Breast cancer

cancer that originates in the mammary gland

Breast cancer is cancer in the breast.

Breast cancer
Classification and external resources
Mammograms showing a normal breast (left) and a cancerous breast (right).
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Statistics change

Breast cancer is the fifth-most common cause of cancer death in the world. The first four are lung cancer, stomach cancer, liver cancer, and colon cancer. In 2005, breast cancer caused 502,000 deaths (7% of cancer deaths; almost 1% of all deaths) in the world.[1] Among all women in the world, breast cancer is the most common cancer.[1]

In the United States, breast cancer is the most common cancer in women, and the second most common cause of cancer death in women (after lung cancer). In 2007, breast cancer caused about 40,910 deaths (7% of cancer deaths; almost 2% of all deaths) in the U.S.[2][3] Women in the United States have a 1 in 8 chance of getting breast cancer in their lives. They have a 1 in 33 chance of death from breast cancer.[3]

There are many more people getting breast cancer since the 1970s. This is because of how people in the Western world live.[4][5] Because the breast is composed of identical tissues in males and females, breast cancer also occurs in males, though it is less common.[6]

Treatment change

When a person gets breast cancer, they can try to cure it in three ways. Doctors can cut out the cancer (mastectomy or lumpectomy). They can give the person drugs (chemotherapy). They can also try to kill the cancer with energy (radiation). If one cure does not work, they may need to try another.

Who is mainly affected by breast cancer? change

The most common cancer among women is breast cancer, followed by skin cancer. It’s most likely to affect women over the age of 50. Breast cancer can also occur in men, although it is rare. Approximately 2,600 men are diagnosed with male breast cancer every year in the United States, making up less than 1% of all cases. Breast cancer is more prevalent in transgender women than in cisgender men. Furthermore, transgender men are less likely to develop breast cancer than cisgender women.[7]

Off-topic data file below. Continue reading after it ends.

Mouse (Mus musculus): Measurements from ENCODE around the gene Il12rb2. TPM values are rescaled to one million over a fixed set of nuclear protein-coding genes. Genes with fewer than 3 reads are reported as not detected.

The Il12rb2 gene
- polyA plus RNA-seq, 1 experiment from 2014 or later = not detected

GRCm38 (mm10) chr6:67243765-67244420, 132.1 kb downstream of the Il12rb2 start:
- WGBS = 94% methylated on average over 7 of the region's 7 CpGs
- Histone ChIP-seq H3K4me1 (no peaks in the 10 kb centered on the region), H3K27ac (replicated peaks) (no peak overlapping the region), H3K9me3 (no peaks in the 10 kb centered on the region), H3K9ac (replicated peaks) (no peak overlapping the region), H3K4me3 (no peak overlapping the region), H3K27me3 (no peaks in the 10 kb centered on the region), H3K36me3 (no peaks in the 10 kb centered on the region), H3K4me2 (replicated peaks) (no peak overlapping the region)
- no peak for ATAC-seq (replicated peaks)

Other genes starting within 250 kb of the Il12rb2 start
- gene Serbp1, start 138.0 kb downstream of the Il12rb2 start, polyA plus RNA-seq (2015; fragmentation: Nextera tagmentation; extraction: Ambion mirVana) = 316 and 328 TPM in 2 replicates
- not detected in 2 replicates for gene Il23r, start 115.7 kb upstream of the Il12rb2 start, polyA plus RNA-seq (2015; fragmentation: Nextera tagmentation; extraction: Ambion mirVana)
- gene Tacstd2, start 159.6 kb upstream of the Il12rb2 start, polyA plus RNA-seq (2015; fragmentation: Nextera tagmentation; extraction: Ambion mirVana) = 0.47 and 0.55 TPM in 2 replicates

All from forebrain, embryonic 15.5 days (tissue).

Risk breast cancer change

  • Age
  • Consuming alcohol
  • Dense breast tissue
  • Gender
  • Having a baby at a later age
  • Hormone therapy
  • Menopause begins late
  • History of breast cancer[8]

References change

  1. 1.0 1.1 WHO (February 2006). "Fact sheet No. 297: Cancer". Retrieved 26 April 2007.
  2. American Cancer Society (2007). "Cancer Facts & Figures 2007" (PDF). Archived from the original (PDF) on 10 April 2007. Retrieved 26 April 2007.
  3. 3.0 3.1 American Cancer Society (18 September 2006). "What Are the Key Statistics for Breast Cancer?". Archived from the original on 5 January 2008. Retrieved 22 May 2007.
  4. Laurance, Jeremy (29 September 2006). "Breast cancer cases rise 80% since Seventies". The Independent. Archived from the original on 21 October 2006. Retrieved 9 October 2006.
  5. "Breast Cancer: Statistics on Incidence, Survival, and Screening". Imaginis Corporation. 2006. Archived from the original on 24 October 2006. Retrieved 9 October 2006.
  6. "Male Breast Cancer Treatment - National Cancer Institute". National Cancer Institute. 2006. Retrieved 16 October 2006.
  7. CDCBreastCancer (17 October 2022). "What Are the Risk Factors for Breast Cancer?". Centers for Disease Control and Prevention. Retrieved 6 December 2022.
  8. SeventhQueen (25 August 2022). "What are the risk factors for breast cancer?". Retrieved 6 December 2022.

Other websites change